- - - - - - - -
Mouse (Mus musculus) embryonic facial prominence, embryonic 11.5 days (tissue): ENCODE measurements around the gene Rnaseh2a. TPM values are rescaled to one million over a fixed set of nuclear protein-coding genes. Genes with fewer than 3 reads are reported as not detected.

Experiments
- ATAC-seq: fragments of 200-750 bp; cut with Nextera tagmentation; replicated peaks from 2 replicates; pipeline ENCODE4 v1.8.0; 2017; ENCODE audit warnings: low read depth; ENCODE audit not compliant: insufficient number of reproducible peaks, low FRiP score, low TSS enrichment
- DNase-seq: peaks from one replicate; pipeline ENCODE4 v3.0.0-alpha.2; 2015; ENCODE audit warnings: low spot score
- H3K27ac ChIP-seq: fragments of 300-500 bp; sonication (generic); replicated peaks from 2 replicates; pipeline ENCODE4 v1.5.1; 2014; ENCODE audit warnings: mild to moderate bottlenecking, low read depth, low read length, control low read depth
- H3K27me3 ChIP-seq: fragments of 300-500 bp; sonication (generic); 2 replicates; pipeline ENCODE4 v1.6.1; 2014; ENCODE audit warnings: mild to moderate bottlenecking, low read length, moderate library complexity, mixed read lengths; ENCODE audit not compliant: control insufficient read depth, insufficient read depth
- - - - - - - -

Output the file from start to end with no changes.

Mouse (Mus musculus) embryonic facial prominence, embryonic 11.5 days (tissue): ENCODE measurements around the gene Rnaseh2a. TPM values are rescaled to one million over a fixed set of nuclear protein-coding genes. Genes with fewer than 3 reads are reported as not detected.

Experiments
- ATAC-seq: fragments of 200-750 bp; cut with Nextera tagmentation; replicated peaks from 2 replicates; pipeline ENCODE4 v1.8.0; 2017; ENCODE audit warnings: low read depth; ENCODE audit not compliant: insufficient number of reproducible peaks, low FRiP score, low TSS enrichment
- DNase-seq: peaks from one replicate; pipeline ENCODE4 v3.0.0-alpha.2; 2015; ENCODE audit warnings: low spot score
- H3K27ac ChIP-seq: fragments of 300-500 bp; sonication (generic); replicated peaks from 2 replicates; pipeline ENCODE4 v1.5.1; 2014; ENCODE audit warnings: mild to moderate bottlenecking, low read depth, low read length, control low read depth
- H3K27me3 ChIP-seq: fragments of 300-500 bp; sonication (generic); 2 replicates; pipeline ENCODE4 v1.6.1; 2014; ENCODE audit warnings: mild to moderate bottlenecking, low read length, moderate library complexity, mixed read lengths; ENCODE audit not compliant: control insufficient read depth, insufficient read depth